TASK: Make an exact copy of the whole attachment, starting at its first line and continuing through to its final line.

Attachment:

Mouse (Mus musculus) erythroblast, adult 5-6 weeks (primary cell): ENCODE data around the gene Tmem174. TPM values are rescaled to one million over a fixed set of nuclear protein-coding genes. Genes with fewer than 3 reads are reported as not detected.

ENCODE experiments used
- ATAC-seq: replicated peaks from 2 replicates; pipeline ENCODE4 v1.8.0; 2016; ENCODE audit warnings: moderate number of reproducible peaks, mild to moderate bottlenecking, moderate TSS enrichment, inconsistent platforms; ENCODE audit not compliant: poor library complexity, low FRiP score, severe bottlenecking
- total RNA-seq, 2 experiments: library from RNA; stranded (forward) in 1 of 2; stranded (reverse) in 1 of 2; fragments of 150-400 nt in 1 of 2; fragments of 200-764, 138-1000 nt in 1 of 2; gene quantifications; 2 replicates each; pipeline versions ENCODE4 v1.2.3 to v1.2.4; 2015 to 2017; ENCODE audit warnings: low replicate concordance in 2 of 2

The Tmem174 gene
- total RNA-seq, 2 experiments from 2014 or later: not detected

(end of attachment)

Mouse (Mus musculus) erythroblast, adult 5-6 weeks (primary cell): ENCODE data around the gene Tmem174. TPM values are rescaled to one million over a fixed set of nuclear protein-coding genes. Genes with fewer than 3 reads are reported as not detected.

ENCODE experiments used
- ATAC-seq: replicated peaks from 2 replicates; pipeline ENCODE4 v1.8.0; 2016; ENCODE audit warnings: moderate number of reproducible peaks, mild to moderate bottlenecking, moderate TSS enrichment, inconsistent platforms; ENCODE audit not compliant: poor library complexity, low FRiP score, severe bottlenecking
- total RNA-seq, 2 experiments: library from RNA; stranded (forward) in 1 of 2; stranded (reverse) in 1 of 2; fragments of 150-400 nt in 1 of 2; fragments of 200-764, 138-1000 nt in 1 of 2; gene quantifications; 2 replicates each; pipeline versions ENCODE4 v1.2.3 to v1.2.4; 2015 to 2017; ENCODE audit warnings: low replicate concordance in 2 of 2

The Tmem174 gene
- total RNA-seq, 2 experiments from 2014 or later: not detected